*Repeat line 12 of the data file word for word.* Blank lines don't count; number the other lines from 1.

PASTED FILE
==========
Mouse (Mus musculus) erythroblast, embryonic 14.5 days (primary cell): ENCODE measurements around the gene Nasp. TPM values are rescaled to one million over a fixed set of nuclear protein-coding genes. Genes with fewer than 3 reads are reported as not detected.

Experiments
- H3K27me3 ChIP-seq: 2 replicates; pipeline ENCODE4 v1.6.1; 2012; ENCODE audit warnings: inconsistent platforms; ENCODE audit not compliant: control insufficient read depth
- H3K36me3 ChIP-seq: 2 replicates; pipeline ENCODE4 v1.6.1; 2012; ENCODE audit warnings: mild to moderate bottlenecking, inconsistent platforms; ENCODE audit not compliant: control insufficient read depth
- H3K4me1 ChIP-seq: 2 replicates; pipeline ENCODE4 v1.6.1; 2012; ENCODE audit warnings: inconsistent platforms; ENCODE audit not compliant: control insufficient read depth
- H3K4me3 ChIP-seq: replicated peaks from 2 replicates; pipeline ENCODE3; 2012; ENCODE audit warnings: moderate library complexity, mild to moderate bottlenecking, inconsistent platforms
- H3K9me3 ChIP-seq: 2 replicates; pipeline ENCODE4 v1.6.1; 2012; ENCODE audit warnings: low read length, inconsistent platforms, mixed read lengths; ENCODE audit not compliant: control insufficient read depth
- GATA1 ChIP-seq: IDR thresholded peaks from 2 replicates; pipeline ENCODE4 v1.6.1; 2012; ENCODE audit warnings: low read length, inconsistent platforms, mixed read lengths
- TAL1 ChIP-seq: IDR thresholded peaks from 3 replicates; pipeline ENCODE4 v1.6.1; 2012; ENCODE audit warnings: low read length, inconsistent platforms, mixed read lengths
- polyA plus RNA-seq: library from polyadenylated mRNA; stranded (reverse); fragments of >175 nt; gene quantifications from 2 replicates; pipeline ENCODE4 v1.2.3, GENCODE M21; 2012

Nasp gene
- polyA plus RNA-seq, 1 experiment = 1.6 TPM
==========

- polyA plus RNA-seq, 1 experiment = 1.6 TPM